Louisiana election turnout could be low for Nov. 4 statewide balloting based on historical data, Secretary of State Tom Schedler said Tuesday.
Schedler said past history in recent federal elections indicates a potential 45 to 50 percent voter participation rate.
“I hope I’m wrong,” Schedler said. “This election should draw 70 percent because of the magnitude of the election.”
Schedler said Louisiana voter turnout should be “like a presidential election. It’s that important.”
Schedler said he will have a better idea of voter interest at the end of the early voting period. Early voting started Tuesday and continues through Oct. 28. Hours are 8:30 a.m. to 6 p.m. daily, excluding Sunday.
Voter registration has ended to be eligible to vote Nov. 4. New statistics are not out yet to determine the effect of voter registration drives by Democrats and Republicans.
Earlier this month, state voter registration stood at 2.9 million.
Top of the ballot is the U.S. Senate race, where veteran Democratic Sen. Mary Landrieu is facing a tough re-election battle against a strong Republican challenge. U.S. Rep. Bill Cassidy is polling second to Landrieu, followed by GOP tea party favorite and retired U.S. Air Force Col. Rob Maness.
The national media is closely watching the race — one of the GOP’s targeted Senate elections as the party tries to take control of the Senate.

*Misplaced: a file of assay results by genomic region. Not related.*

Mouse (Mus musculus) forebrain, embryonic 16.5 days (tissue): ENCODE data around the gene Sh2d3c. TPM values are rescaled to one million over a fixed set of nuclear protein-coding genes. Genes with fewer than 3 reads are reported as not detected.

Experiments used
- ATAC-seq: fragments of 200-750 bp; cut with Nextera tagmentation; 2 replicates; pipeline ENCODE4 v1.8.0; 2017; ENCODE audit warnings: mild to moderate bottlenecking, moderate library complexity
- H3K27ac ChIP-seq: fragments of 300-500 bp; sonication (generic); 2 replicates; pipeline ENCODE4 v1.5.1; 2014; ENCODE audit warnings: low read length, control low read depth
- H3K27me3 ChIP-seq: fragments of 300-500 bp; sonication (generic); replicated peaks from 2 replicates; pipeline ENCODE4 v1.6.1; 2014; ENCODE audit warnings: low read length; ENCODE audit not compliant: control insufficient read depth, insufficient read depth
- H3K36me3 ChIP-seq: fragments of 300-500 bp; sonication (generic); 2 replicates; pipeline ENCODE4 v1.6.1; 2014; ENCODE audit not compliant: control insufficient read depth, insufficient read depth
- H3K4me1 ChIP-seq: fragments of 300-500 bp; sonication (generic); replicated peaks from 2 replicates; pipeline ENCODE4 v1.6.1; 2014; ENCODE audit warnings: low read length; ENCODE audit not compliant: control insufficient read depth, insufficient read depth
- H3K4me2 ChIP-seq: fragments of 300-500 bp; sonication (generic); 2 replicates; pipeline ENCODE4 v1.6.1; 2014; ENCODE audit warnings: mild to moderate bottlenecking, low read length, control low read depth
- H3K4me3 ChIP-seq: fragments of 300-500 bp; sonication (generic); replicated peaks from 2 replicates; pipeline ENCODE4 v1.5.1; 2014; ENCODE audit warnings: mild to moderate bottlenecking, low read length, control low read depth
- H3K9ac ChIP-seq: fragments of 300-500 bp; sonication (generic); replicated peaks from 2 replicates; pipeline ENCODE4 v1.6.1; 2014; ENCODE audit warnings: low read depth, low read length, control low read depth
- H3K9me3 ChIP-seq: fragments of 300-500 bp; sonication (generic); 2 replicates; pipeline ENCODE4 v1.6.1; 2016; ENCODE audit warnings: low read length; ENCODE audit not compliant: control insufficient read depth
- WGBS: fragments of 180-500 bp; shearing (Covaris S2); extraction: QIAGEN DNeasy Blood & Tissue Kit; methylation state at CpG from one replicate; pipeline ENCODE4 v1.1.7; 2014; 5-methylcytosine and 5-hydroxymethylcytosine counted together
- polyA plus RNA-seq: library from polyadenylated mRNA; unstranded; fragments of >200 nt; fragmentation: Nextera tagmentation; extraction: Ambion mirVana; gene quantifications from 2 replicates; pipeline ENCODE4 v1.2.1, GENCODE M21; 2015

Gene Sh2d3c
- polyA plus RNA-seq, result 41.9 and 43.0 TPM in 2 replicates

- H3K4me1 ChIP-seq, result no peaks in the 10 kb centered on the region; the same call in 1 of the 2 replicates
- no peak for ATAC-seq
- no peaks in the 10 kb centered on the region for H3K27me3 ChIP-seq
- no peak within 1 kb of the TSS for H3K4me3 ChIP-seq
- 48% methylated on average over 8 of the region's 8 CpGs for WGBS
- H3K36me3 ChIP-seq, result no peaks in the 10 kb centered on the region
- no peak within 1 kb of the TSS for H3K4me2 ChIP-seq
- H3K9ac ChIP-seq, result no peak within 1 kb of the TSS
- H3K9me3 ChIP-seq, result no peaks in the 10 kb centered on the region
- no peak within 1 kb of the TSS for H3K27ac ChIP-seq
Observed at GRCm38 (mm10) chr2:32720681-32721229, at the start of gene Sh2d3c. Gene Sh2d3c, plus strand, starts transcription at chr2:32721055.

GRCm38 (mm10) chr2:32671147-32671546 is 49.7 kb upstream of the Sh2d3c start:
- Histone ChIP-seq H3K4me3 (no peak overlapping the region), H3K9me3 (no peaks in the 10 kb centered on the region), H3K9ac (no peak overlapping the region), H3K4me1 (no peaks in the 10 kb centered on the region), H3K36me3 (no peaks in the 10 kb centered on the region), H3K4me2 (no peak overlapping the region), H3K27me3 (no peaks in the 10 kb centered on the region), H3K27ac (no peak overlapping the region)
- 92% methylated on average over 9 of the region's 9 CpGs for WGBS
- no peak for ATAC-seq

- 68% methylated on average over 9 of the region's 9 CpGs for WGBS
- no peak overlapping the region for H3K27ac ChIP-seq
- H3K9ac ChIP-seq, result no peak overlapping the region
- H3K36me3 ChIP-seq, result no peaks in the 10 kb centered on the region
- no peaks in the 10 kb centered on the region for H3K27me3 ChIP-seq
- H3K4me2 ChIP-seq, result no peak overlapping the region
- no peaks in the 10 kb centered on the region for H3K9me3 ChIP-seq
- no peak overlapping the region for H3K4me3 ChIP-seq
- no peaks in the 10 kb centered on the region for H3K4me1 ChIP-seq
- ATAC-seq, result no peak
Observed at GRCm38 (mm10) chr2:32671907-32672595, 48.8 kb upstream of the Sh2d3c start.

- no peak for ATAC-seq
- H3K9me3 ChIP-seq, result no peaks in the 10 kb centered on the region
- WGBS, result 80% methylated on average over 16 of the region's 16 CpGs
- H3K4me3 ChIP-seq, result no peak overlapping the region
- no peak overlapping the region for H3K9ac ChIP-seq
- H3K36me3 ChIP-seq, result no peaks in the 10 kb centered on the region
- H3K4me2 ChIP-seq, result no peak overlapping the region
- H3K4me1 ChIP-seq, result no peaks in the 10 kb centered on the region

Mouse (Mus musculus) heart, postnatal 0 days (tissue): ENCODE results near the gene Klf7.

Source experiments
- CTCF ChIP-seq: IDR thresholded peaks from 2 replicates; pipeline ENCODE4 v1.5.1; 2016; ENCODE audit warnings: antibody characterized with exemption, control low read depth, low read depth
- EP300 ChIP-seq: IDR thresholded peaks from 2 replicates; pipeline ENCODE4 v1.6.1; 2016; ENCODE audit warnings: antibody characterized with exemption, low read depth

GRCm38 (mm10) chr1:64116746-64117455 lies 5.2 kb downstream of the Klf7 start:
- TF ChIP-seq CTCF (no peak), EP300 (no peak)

Schedler said the barrage of television ads accompanying the campaign could be a voter turnoff. “They just stay home,” he said.
The Nov. 4 election is the largest Louisiana has had in a decade, Schedler said, looking at the magnitude of races and propositions on the ballot.
The ballot includes 4,405 candidates running for 2,415 offices, plus 14 proposed constitutional amendments and 108 local propositions.
“It’s a huge election,” Schedler said.
In prior nonpresidential election years, statewide voter turnout ranged from a low of 33 percent in 2006 when now-Gov. Bobby Jindal and others were running for Congress to 45.2 percent when Landrieu and Republican Suzy Terrell were on the ballot in 2002. The 2010 U.S. Senate election, which featured an unsuccessful challenge of Republican David Vitter by Democratic U.S. Rep. Charlie Melancon, attracted 44 percent voter participation.
In presidential election years — 2004, 2008 and 2012 — when congressional races also were on the ballot, turnout was higher, with two-thirds of the state’s voters participating.
Follow Marsha Shuler on Twitter @MarshaShulerCNB. For more coverage of the state capitol, follow Louisiana Politics at http://blogs.theadvocate.com/politicsblog/